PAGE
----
Sometimes I will ask myself, as I start an update (i.e. right now) what might mix things up?  What might make it fresh?  Different?  Exciting?  The answer, at least for me, at least this time, is Barcelona.

I spent five days there.  Long enough to get bored.  But I didn’t.  I had some regular experiences to be sure: I got a haircut, I changed money, I asked for directions, I went to a bike shop to fix my bike, I checked into a hostel.  However, in Barcelona, every experience felt a little bit more energized.  As I got a haircut I watched tourists make connections with locals, and when I asked for directions people might speak to me in Catalan instead of Spanish.  And I was often genuinely lost, not just a little bit lost.  Well…maybe not genuinely lost, but quite lost.  On two occasions I asked police officers for directions, and they pulled out Barcelona city maps, which are about the size of a postcard, with three or four hundred pages inside, each page a blow up map of a small neighborhood.  The streets are that complicated.  When I asked an officer and his partner how to find Calle Terrol, his response was, “Oh *&%$, we were just looking for that…”  It turned out that we were three blocks away.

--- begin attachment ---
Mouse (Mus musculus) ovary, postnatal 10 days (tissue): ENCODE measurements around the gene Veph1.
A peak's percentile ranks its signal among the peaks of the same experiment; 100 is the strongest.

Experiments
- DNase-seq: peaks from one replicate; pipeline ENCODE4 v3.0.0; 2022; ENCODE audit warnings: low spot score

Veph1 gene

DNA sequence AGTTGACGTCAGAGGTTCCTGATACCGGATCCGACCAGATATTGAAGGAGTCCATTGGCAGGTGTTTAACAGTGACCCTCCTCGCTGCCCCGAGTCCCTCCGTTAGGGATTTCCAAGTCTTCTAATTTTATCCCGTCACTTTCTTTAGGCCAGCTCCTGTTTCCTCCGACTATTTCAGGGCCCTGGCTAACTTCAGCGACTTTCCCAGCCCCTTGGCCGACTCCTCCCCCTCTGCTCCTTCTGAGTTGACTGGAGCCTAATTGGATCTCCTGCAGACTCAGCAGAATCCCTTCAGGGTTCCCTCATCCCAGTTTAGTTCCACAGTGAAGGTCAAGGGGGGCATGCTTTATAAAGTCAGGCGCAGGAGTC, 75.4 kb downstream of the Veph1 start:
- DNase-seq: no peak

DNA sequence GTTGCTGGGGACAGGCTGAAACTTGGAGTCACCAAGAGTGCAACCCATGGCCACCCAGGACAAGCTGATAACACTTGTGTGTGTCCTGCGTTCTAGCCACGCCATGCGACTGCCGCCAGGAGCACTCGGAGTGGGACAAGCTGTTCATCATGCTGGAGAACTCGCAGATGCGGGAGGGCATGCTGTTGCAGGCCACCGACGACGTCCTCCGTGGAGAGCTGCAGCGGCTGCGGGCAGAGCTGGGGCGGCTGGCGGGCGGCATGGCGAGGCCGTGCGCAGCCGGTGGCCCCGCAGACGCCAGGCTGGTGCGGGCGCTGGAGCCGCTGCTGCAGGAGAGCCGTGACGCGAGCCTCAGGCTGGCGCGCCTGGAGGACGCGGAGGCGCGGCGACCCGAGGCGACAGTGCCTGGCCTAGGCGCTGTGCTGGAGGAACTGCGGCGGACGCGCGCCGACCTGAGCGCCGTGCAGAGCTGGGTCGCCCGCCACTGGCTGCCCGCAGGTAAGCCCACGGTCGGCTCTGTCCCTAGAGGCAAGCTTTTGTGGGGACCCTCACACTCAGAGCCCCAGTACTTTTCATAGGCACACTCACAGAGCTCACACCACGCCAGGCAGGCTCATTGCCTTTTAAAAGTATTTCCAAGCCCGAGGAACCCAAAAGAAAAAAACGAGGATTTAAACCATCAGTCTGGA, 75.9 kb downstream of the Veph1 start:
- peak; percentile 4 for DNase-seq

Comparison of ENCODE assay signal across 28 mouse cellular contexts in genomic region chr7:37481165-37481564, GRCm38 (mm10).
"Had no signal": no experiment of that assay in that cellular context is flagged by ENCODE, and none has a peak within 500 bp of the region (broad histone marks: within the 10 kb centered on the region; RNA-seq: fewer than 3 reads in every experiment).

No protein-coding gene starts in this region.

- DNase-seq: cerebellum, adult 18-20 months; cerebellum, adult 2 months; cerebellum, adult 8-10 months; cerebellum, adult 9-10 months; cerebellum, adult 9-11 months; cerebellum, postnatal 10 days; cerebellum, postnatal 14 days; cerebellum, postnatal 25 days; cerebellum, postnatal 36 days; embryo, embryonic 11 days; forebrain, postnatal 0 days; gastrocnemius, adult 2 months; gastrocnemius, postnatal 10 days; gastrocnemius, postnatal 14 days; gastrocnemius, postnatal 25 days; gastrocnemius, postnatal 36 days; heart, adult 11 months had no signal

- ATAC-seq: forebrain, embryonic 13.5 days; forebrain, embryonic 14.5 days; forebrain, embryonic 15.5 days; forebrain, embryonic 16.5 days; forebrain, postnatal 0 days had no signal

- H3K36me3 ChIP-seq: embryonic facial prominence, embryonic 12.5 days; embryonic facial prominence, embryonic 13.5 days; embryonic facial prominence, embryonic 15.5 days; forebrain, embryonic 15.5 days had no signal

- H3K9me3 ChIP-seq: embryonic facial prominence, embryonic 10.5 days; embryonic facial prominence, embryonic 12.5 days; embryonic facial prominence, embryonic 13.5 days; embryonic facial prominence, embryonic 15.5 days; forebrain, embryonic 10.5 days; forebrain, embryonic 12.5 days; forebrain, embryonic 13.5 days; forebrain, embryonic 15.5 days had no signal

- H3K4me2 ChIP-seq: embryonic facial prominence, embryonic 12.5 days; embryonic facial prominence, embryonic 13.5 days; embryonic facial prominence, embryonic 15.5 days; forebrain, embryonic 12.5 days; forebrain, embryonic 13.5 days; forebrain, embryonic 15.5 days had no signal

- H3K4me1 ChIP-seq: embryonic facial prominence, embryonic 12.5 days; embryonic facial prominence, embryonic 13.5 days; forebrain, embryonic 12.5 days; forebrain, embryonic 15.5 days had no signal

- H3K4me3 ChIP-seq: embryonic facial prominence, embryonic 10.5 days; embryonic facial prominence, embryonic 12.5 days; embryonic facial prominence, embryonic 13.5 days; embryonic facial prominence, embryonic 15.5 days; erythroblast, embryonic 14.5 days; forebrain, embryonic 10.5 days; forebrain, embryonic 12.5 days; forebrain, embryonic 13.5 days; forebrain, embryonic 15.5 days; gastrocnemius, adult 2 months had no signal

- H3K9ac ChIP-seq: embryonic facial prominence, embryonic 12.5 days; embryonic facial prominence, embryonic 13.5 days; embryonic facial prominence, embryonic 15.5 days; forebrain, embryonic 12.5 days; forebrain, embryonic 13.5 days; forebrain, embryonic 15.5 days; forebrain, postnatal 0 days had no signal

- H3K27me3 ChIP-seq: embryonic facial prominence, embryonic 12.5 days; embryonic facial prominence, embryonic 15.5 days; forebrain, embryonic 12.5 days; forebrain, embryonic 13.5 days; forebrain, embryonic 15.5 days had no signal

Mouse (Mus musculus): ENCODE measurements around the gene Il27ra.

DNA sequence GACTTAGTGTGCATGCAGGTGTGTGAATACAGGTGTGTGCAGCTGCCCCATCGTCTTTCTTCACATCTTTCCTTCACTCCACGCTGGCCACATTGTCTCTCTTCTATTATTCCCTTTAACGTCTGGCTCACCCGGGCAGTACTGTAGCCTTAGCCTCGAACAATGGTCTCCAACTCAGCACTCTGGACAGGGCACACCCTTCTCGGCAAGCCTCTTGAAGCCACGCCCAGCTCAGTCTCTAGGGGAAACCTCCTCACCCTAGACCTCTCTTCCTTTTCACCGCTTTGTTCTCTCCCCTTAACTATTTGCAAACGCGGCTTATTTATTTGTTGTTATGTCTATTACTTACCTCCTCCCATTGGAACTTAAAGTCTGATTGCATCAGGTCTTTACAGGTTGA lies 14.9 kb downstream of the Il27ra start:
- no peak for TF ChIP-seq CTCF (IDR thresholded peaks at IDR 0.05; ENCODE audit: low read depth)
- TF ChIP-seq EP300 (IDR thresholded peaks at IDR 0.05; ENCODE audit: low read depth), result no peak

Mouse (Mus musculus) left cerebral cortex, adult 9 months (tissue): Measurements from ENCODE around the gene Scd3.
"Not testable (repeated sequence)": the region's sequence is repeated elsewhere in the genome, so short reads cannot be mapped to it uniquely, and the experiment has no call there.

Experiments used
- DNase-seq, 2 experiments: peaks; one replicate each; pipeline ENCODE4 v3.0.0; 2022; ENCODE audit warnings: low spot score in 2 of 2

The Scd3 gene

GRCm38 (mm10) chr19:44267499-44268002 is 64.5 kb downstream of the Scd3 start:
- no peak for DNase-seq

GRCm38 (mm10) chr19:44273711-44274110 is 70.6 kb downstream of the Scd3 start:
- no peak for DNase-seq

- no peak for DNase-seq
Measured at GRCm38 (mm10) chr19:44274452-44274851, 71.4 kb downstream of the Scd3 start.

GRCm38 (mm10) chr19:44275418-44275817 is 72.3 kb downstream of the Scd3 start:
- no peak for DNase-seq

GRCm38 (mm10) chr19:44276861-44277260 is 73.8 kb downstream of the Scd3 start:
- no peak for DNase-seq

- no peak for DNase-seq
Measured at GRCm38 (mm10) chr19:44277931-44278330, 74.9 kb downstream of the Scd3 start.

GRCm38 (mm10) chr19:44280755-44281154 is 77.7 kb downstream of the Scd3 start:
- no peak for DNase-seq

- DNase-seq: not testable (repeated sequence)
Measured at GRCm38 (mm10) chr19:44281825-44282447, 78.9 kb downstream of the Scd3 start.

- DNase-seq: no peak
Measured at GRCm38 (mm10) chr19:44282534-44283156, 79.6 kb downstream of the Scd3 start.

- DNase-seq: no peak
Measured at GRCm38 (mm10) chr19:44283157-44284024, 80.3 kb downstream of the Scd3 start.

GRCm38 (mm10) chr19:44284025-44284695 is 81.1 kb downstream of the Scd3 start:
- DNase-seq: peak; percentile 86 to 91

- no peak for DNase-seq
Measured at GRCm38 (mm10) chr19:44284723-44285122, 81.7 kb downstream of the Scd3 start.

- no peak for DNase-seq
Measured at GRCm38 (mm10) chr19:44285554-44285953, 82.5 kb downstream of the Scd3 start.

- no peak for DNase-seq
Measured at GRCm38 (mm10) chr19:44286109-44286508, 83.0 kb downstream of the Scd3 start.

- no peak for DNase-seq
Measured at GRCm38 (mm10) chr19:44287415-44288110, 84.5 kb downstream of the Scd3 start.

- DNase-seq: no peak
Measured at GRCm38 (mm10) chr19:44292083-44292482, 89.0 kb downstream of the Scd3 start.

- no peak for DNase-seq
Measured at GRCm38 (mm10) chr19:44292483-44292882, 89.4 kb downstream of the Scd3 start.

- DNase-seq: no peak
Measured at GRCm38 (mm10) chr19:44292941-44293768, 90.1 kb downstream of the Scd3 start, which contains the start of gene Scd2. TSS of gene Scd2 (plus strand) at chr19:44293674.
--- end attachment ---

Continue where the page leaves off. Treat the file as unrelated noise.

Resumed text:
So, in a sense, it also has the feeling that everyone is in the craziness together.  I arrived in town feeling relaxed with the approach that I would take however long it would take to post an update to the website and to take care of whatever errands needed taking care of: fix the bike, return emails, etc.  I still had nights free to go out with new friends from the Barcelona Mar Hostel.  We went out to a couple of the more touristy bars near the hostel, and we also met a few Canadians who were studying in Barcelona for a few months through their university.  Our small group from the hostel, which coincidentally also included two Canadians from Montreal, wound up hanging out with the other Canadians on a couple of occasions.  During my first day, I felt a bit like I was missing everything because my only experiences were either working with my tiny computer in the hostel or hanging out with other travelers.  But then it dawned on me that perhaps this is a huge part of what Barcelona is: a city of travelers and people from different parts of the world.  It also dawned on me, very quickly, that as long as you are surrounded by great people, that it really does not matter where they are from: enjoy it while it lasts.